Nancy Kilgore, M.S.

This blog is dedicated to my Mother who died April 29, 2017

Important Links:


Bullies in our Homes: Adult Recovery Strategies From Sibling Abuse

Bullies in the home are a reality  that millions of adults have personally experienced it by their biological or nonbiological sibling(s). Bullies, who are aggressive siblings, has never been considered  an important societal issue. Generally within the mindset of society it is considered harmless.


Bullies are often siblings living in the home.

 Acceptance of bullies who are siblings has come about  about because it is perceived as a competitive rite of passage that is helpful to adulthood. This unfortunately is firmly still in place. Since the beginning of mankind, children within families, have been bickering and trading aggressions. The real focus, however, hasn’t been on how harmful bullies, who are sibs, can be to adulthood.


Bullies are very hurtful to adulthood.

Bullies, the majority, aren’t at school. Bullies are more prevalent in the home. The #1 origin of the present epidemic of bullying comes from the present epidemic of bullies who are siblings. When many child are victimized by bullies who are sibs, they will act it out on other children. When a children are victimized by bullies who are siblings, they often send out signals of being a victim and in turn attract bullies.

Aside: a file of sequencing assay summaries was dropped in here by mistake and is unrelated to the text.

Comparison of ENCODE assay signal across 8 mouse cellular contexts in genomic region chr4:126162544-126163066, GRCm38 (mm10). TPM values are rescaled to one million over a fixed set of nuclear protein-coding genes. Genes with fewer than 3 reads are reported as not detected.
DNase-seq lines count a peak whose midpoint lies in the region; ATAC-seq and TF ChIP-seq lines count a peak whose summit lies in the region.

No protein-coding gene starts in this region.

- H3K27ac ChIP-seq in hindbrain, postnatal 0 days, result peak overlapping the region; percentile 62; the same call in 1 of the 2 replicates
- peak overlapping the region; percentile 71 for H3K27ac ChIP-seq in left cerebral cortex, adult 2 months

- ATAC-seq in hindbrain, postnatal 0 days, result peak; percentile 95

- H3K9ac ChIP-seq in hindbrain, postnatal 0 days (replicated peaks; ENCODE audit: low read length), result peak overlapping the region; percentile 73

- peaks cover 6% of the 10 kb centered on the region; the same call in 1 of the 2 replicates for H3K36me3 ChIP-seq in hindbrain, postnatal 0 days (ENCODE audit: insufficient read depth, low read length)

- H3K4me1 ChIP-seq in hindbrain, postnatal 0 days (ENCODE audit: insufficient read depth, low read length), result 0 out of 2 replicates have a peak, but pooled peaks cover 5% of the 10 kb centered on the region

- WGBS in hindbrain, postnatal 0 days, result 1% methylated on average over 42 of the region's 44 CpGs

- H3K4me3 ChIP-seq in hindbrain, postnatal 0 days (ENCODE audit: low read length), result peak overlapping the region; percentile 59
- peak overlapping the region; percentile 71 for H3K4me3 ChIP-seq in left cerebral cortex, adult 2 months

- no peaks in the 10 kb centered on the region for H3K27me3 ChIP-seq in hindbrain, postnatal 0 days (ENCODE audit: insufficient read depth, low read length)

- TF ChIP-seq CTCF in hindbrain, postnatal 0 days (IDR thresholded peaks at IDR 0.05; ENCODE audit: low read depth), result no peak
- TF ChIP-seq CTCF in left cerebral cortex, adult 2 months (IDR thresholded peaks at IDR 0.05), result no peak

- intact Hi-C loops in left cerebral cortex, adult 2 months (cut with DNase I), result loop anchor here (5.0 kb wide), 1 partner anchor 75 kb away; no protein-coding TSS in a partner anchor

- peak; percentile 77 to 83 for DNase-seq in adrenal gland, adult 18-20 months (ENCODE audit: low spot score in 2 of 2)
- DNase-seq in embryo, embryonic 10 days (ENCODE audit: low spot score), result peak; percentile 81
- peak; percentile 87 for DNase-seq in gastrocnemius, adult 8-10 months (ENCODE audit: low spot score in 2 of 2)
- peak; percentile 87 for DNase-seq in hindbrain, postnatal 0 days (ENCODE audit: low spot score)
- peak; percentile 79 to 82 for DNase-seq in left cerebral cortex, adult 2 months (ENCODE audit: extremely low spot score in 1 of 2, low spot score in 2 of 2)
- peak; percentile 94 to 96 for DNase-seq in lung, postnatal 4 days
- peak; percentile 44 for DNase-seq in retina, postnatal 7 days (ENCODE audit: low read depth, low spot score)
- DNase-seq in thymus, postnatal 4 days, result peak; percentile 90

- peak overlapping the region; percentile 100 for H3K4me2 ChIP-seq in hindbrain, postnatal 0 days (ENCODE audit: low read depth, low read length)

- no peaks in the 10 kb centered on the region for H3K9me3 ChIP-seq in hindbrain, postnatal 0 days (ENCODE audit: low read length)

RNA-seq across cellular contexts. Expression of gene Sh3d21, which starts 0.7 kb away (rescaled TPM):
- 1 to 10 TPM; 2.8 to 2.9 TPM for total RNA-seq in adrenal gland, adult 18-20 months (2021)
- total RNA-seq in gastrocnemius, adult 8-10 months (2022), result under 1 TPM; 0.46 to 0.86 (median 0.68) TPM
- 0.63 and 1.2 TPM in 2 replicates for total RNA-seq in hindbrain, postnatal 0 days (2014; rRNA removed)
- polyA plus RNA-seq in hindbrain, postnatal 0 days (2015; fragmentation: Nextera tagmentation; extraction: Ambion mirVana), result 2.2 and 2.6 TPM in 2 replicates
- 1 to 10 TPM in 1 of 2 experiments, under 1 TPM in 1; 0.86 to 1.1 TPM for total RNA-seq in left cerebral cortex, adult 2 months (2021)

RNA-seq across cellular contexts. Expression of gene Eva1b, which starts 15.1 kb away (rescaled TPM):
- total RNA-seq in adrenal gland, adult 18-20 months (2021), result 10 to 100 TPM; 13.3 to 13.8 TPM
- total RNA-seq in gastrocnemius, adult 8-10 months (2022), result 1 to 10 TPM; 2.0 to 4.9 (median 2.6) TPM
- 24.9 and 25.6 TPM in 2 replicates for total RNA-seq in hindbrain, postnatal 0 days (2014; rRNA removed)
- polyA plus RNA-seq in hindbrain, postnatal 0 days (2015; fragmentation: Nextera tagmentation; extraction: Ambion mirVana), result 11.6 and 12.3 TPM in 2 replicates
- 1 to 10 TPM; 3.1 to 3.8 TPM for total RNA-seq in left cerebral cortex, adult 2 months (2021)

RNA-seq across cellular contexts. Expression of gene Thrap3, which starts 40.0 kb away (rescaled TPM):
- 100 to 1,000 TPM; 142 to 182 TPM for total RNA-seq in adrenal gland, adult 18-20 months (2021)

The torment and fighting that is often shrugged off as normal sibling rivalry can significantly alter the brain of a child.


Bullies who are siblings, can alter the brain of the child.

 I am a survivor of sibling abuse. Over the years I have consulted with survivors who struggled with emotional issues and sabotaged themselves in their careers because of  humiliation they experienced in their own home at the hands of bullies who were  sibling(s) cousin(s), step, etc. I discovered that this little acknowledged type of abuse,  is very eroding to the identity and self esteem. The victim can constantly have doubts and worries about their ability to perform. Because of in-home bullies, they often have inability to trust their self with decisions and/or contact with human beings. The outcome is often excessive self criticism. 

I want to share beneficial and much needed empowerment information for recovery for the adult survivor’s life. They are offered to strengthen and heal from sibling abuse. 

1. Understand the Brain & The Hippocampus

 The “hippocampus” is often activated and sends out pervasive feelings of anxiety, helplessness, and panic. New research suggests that even when there are no physical scars, aggression from sib bullies can inflict psychological scarring to mental patterns that can last a lifetime.